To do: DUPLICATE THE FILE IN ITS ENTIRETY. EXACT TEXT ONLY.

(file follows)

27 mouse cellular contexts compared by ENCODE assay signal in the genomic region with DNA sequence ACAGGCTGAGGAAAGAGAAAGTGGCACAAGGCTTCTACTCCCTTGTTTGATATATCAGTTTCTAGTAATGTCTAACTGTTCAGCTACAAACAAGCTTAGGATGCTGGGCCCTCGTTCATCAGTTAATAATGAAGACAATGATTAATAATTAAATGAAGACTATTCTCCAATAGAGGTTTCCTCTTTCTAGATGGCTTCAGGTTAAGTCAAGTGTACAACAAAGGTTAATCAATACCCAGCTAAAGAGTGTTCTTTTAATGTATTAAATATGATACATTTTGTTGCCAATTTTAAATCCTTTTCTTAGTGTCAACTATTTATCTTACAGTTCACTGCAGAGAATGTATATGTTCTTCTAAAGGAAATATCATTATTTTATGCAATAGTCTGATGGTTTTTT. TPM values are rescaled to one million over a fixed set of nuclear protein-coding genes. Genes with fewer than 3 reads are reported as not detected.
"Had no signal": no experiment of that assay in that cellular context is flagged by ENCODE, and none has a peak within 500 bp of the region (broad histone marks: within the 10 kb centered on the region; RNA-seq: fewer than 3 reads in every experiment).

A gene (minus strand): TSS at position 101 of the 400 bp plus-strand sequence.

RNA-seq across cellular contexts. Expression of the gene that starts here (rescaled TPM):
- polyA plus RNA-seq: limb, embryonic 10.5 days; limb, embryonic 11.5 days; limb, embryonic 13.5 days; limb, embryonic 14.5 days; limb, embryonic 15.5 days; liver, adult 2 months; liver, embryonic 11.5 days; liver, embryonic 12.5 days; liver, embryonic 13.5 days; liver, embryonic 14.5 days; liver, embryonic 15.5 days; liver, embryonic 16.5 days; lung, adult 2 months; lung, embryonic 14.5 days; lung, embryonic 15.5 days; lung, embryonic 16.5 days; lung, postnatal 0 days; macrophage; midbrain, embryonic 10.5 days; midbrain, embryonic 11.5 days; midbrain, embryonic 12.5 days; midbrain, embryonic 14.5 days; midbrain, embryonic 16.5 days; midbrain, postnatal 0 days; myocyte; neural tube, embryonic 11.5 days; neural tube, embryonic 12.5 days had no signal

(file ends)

27 mouse cellular contexts compared by ENCODE assay signal in the genomic region with DNA sequence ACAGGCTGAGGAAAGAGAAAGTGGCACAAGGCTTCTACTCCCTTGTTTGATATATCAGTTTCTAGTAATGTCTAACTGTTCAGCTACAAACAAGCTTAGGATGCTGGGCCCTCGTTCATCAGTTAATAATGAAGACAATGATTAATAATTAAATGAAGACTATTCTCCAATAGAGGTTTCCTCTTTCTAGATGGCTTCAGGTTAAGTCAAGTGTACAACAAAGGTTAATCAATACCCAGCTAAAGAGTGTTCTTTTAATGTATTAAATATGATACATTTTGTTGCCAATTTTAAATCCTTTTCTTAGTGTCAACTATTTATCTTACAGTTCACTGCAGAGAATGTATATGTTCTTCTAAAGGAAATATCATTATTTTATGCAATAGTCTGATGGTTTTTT. TPM values are rescaled to one million over a fixed set of nuclear protein-coding genes. Genes with fewer than 3 reads are reported as not detected.
"Had no signal": no experiment of that assay in that cellular context is flagged by ENCODE, and none has a peak within 500 bp of the region (broad histone marks: within the 10 kb centered on the region; RNA-seq: fewer than 3 reads in every experiment).

A gene (minus strand): TSS at position 101 of the 400 bp plus-strand sequence.

RNA-seq across cellular contexts. Expression of the gene that starts here (rescaled TPM):
- polyA plus RNA-seq: limb, embryonic 10.5 days; limb, embryonic 11.5 days; limb, embryonic 13.5 days; limb, embryonic 14.5 days; limb, embryonic 15.5 days; liver, adult 2 months; liver, embryonic 11.5 days; liver, embryonic 12.5 days; liver, embryonic 13.5 days; liver, embryonic 14.5 days; liver, embryonic 15.5 days; liver, embryonic 16.5 days; lung, adult 2 months; lung, embryonic 14.5 days; lung, embryonic 15.5 days; lung, embryonic 16.5 days; lung, postnatal 0 days; macrophage; midbrain, embryonic 10.5 days; midbrain, embryonic 11.5 days; midbrain, embryonic 12.5 days; midbrain, embryonic 14.5 days; midbrain, embryonic 16.5 days; midbrain, postnatal 0 days; myocyte; neural tube, embryonic 11.5 days; neural tube, embryonic 12.5 days had no signal